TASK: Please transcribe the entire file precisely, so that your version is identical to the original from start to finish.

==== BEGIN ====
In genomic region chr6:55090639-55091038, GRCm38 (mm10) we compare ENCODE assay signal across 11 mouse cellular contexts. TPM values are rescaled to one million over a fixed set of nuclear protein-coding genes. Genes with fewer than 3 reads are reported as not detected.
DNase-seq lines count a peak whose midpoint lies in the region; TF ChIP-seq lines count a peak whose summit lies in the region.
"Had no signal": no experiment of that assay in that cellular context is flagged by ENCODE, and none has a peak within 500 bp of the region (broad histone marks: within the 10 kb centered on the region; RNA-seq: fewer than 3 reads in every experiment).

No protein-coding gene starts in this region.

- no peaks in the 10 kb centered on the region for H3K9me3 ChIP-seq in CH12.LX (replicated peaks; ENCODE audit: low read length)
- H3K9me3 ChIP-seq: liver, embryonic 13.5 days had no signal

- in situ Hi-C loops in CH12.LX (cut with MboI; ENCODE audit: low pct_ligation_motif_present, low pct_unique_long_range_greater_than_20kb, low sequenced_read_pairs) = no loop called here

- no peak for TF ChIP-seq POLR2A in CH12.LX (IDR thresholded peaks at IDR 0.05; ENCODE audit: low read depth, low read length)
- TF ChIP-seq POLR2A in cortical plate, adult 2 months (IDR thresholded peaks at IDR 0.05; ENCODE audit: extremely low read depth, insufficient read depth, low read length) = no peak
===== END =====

In genomic region chr6:55090639-55091038, GRCm38 (mm10) we compare ENCODE assay signal across 11 mouse cellular contexts. TPM values are rescaled to one million over a fixed set of nuclear protein-coding genes. Genes with fewer than 3 reads are reported as not detected.
DNase-seq lines count a peak whose midpoint lies in the region; TF ChIP-seq lines count a peak whose summit lies in the region.
"Had no signal": no experiment of that assay in that cellular context is flagged by ENCODE, and none has a peak within 500 bp of the region (broad histone marks: within the 10 kb centered on the region; RNA-seq: fewer than 3 reads in every experiment).

No protein-coding gene starts in this region.

- no peaks in the 10 kb centered on the region for H3K9me3 ChIP-seq in CH12.LX (replicated peaks; ENCODE audit: low read length)
- H3K9me3 ChIP-seq: liver, embryonic 13.5 days had no signal

- in situ Hi-C loops in CH12.LX (cut with MboI; ENCODE audit: low pct_ligation_motif_present, low pct_unique_long_range_greater_than_20kb, low sequenced_read_pairs) = no loop called here

- no peak for TF ChIP-seq POLR2A in CH12.LX (IDR thresholded peaks at IDR 0.05; ENCODE audit: low read depth, low read length)
- TF ChIP-seq POLR2A in cortical plate, adult 2 months (IDR thresholded peaks at IDR 0.05; ENCODE audit: extremely low read depth, insufficient read depth, low read length) = no peak